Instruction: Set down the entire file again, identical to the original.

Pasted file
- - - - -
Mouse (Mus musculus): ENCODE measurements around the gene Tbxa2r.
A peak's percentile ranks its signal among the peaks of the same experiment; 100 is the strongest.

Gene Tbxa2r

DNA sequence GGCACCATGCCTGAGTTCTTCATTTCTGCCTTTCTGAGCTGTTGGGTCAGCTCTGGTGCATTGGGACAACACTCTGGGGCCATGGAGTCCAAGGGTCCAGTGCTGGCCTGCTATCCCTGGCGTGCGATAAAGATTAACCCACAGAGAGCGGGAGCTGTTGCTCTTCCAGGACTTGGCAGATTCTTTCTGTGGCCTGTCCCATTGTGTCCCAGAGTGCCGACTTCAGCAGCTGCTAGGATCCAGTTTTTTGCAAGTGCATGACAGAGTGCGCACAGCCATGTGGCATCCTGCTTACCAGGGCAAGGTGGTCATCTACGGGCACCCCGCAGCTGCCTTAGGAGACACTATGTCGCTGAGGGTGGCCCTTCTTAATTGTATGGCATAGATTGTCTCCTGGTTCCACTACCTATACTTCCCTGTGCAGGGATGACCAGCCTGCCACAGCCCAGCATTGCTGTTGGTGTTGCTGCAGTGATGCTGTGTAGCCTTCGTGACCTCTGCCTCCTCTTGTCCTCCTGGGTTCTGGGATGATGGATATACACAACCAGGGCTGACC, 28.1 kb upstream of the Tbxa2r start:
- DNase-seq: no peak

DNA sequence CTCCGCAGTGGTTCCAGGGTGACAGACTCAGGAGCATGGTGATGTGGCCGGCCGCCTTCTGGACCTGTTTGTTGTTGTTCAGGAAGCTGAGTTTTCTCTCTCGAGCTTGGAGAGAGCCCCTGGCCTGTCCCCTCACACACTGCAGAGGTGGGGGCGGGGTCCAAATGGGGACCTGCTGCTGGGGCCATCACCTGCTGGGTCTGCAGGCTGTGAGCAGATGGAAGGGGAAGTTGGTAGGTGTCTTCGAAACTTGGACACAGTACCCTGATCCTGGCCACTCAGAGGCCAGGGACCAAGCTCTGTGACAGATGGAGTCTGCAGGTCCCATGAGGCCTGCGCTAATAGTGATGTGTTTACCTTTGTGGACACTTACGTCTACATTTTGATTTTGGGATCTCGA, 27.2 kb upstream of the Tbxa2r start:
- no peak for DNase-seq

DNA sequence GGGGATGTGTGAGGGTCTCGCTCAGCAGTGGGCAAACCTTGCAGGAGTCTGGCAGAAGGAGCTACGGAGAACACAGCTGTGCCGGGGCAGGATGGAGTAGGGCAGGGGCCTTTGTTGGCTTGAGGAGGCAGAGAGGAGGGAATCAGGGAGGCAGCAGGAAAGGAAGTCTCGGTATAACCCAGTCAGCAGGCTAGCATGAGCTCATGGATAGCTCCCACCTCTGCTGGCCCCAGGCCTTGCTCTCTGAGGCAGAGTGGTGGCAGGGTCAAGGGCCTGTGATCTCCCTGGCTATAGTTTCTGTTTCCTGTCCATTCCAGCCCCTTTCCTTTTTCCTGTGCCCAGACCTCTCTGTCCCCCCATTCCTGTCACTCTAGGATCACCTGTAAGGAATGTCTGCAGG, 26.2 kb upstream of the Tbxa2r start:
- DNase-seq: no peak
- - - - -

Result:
Mouse (Mus musculus): ENCODE measurements around the gene Tbxa2r.
A peak's percentile ranks its signal among the peaks of the same experiment; 100 is the strongest.

Gene Tbxa2r

DNA sequence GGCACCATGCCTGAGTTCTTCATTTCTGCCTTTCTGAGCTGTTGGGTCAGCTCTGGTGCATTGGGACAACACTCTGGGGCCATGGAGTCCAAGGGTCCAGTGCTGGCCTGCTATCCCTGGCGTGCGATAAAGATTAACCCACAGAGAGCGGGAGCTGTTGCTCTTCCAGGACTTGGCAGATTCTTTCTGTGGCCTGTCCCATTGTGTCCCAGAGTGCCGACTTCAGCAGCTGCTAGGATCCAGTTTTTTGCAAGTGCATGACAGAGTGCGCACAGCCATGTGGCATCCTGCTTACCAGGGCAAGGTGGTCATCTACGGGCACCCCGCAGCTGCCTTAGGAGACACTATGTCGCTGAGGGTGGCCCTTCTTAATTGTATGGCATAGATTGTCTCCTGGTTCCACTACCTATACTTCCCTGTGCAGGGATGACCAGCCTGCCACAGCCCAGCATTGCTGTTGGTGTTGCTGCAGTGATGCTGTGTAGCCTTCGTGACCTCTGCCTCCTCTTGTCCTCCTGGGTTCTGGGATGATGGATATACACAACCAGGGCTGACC, 28.1 kb upstream of the Tbxa2r start:
- DNase-seq: no peak

DNA sequence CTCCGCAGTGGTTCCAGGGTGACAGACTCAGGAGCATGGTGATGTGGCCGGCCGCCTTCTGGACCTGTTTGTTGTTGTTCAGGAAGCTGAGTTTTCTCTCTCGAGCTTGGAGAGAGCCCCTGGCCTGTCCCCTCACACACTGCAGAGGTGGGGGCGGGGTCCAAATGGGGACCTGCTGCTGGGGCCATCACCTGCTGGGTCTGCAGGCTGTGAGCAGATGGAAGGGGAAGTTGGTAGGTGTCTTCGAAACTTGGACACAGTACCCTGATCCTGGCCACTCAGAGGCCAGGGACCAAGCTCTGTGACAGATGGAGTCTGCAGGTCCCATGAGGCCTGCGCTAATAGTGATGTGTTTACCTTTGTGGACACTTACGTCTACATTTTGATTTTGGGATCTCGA, 27.2 kb upstream of the Tbxa2r start:
- no peak for DNase-seq

DNA sequence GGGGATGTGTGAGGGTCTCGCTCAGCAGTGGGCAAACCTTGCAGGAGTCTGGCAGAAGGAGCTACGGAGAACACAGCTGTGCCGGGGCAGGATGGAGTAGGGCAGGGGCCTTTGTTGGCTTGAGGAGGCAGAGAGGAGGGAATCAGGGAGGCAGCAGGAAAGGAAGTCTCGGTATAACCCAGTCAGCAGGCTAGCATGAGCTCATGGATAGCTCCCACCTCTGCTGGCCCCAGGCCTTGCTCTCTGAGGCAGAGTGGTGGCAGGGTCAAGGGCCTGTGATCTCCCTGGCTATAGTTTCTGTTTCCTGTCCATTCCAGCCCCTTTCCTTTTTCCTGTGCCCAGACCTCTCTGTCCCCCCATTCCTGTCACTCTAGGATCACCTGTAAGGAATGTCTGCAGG, 26.2 kb upstream of the Tbxa2r start:
- DNase-seq: no peak